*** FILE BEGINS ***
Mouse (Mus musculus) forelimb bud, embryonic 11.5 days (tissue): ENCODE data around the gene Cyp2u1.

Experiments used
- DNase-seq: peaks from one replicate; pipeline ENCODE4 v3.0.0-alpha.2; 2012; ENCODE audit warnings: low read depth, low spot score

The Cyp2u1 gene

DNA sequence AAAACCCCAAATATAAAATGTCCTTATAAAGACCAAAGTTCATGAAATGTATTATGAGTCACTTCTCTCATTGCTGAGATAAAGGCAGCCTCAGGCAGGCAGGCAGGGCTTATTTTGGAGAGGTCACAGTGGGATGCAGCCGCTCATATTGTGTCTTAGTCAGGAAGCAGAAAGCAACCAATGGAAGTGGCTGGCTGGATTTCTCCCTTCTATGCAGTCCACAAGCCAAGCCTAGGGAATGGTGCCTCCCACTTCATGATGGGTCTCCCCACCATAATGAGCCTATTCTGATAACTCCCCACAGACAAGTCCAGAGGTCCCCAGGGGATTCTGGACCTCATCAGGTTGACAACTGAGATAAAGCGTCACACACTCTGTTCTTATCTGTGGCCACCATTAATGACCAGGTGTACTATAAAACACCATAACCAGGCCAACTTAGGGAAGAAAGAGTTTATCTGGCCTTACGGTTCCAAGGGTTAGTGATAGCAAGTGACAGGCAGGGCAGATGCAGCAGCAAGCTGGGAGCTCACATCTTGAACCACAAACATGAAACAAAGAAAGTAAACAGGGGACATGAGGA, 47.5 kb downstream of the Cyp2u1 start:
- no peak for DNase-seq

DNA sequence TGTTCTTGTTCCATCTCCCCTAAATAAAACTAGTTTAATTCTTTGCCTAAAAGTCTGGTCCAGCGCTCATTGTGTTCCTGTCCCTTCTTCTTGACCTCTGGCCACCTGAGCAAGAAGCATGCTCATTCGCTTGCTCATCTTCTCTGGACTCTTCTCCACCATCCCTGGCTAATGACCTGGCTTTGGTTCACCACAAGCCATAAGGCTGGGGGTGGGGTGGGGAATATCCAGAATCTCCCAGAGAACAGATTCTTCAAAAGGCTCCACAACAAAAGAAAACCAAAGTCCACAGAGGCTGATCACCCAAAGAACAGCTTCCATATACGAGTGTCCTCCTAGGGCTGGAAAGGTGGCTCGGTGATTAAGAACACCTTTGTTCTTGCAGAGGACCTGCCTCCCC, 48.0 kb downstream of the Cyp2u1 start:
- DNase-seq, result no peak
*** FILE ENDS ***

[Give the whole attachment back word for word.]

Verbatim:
Mouse (Mus musculus) forelimb bud, embryonic 11.5 days (tissue): ENCODE data around the gene Cyp2u1.

Experiments used
- DNase-seq: peaks from one replicate; pipeline ENCODE4 v3.0.0-alpha.2; 2012; ENCODE audit warnings: low read depth, low spot score

The Cyp2u1 gene

DNA sequence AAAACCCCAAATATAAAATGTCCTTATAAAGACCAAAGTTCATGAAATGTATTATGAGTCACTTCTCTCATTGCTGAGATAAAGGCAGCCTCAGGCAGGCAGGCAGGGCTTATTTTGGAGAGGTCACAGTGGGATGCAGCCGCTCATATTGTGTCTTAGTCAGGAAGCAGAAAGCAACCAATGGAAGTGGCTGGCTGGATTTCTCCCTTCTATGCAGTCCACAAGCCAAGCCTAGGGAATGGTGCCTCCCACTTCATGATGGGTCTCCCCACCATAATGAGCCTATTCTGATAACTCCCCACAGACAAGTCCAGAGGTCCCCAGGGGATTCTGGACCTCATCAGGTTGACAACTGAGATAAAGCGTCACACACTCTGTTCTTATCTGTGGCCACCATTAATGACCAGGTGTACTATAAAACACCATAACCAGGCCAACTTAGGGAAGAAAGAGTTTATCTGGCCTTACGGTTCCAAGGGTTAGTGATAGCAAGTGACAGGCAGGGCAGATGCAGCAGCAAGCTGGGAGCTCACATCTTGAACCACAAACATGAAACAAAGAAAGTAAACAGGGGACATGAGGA, 47.5 kb downstream of the Cyp2u1 start:
- no peak for DNase-seq

DNA sequence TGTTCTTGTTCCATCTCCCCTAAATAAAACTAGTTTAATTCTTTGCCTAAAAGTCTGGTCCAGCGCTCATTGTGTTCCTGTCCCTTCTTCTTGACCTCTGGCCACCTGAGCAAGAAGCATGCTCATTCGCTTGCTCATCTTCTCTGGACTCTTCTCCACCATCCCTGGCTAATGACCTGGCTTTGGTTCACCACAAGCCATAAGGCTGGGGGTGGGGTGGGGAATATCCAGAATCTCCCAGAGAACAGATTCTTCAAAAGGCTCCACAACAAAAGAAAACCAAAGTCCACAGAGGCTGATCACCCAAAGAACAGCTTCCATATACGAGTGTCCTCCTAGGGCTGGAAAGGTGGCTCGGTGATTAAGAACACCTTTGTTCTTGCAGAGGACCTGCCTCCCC, 48.0 kb downstream of the Cyp2u1 start:
- DNase-seq, result no peak